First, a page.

As in the instant case, this court was presented in Associated Vendors, Inc. with the contention that certain evidence relied upon by the appellant in that case required that the corporate entity be disregarded. In rejecting such contention we observed that while the evidence thus relied upon might have supported a contrary finding, it did not compel one and that substantial evidence supported the finding that the separate personalities of both the corporation and the individuals connected with it continued to exist.

In the instant case it was within the province of the trial court to determine whether there was such unity of interest and ownership as to preclude separate existing personalities of Atherwood on the one hand and the four individual respondents on the other. [33] The court found in effect that Atherwood's separate personality was preserved and therefore its corporate entity should not be disregarded. We cannot say that such a finding lacks substantial supporting evidence. The corporation maintained separate books and bank account, held corporate meetings and recorded the transactions and resolutions of the same in its minute book. In its land development [214 Cal. App. 2d 853] transactions, its activities were corporate in character. It acquired parcels of land, executed to the sellers its various promissory notes and deeds of trust to secure payment of the purchase price. It secured construction loans and upon receipt of the loan proceeds deposited the same in the corporate bank account. There is no evidence of commingling of corporate and individual funds in such bank account. The very contracts with plaintiff are executed by Atherwood in its corporate name. Mr. Tobey, an incorporator and former president of the plaintiff, who was called by the defense, testified that he participated in the negotiation of such contracts, that plaintiff's officers knew of Atherwood's financially weakened condition, were familiar with its methods of financing, decided to sell the prefabricated houses to Atherwood in order "to give them help" and even arranged for payment on a basis which would leave available to Atherwood some of the construction loan proceeds. The general tenor of this testimony is that plaintiff was looking to Atherwood rather than to the defendants for payment on these contracts. There was testimony from Mr. Webber, who was plaintiff's president at the time of the trial, that prior to the filing of the instant action no demand for payment was ever made on any person other than the corporate defendant. There is also considerable testimony that Atherwood's other creditors looked to it in its corporate capacity rather than to the individual defendants.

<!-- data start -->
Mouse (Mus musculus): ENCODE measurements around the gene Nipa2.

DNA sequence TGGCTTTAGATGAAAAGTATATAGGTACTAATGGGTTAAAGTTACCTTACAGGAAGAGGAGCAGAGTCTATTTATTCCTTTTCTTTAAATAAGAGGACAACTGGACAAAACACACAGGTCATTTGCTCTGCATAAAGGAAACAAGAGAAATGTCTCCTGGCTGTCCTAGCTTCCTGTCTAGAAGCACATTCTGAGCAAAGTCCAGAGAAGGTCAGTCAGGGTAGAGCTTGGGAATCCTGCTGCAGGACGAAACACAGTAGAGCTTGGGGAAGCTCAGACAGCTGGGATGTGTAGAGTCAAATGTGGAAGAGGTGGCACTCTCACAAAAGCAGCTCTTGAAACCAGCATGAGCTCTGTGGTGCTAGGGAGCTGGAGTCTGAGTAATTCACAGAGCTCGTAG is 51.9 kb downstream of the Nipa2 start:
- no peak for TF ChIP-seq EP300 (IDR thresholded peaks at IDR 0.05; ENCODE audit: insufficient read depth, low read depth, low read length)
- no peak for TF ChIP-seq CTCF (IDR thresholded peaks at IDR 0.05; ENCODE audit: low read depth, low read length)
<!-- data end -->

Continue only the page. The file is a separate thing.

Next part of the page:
[34] Appellant relies heavily on the claim that Atherwood was undercapitalized. However this factor and the evidence bearing upon it were merely circumstances to be considered by the trial court. [1b] We cannot hold that such evidence constituted undercapitalization as a matter of law or that such factor, if it did exist, requires as a matter of law that the corporate entity be disregarded. (Associated Vendors, Inc. v. Oakland Meat Co., supra, 210 Cal. App. 2d 825, 841- 842.)

The other claim which appellant emphasizes pertains to the issuance of the corporate stock. In essence, it amounts to this: The permit to issue stock dated October 24, 1958, required that the certificates be deposited with an escrow holder. However the certificates were issued on April 4, 1959, four days before the appointment of the escrow holder. No claim is made that the certificates were delivered to the shareholders themselves in violation of the permit or that they were not thereafter deposited in escrow as required by it. Appellant asserts that nothing was paid for the stock. However, the [214 Cal. App. 2d 854] court could well accept the testimony of the defendants that, although Atherwood made payments on the loan of $2,000 used by the defendants to buy the stock, such payments were charged against their salary accounts. All of the foregoing was merely evidence to be weighed by the trial court.

It is not necessary to discuss at length "all the other evidence" regarding respondents' handling of corporate affairs with which appellant invites us to consider the above two factors of alleged undercapitalization and improper issuance of the corporate stock. In the main this other evidence relates to the transactions pertaining to the real property the conveyances of which are herein attempted to be set aside. As we have pointed out, the court found that none of such conveyances were made with an actual intent to defraud. Such findings are of course relevant here. We must assume that the court considered all of the "respondents' handling" of the corporate affairs, evaluated such evidence and made the determination, as was its province, that there was no such unity of interest and ownership as to require the relief here sought.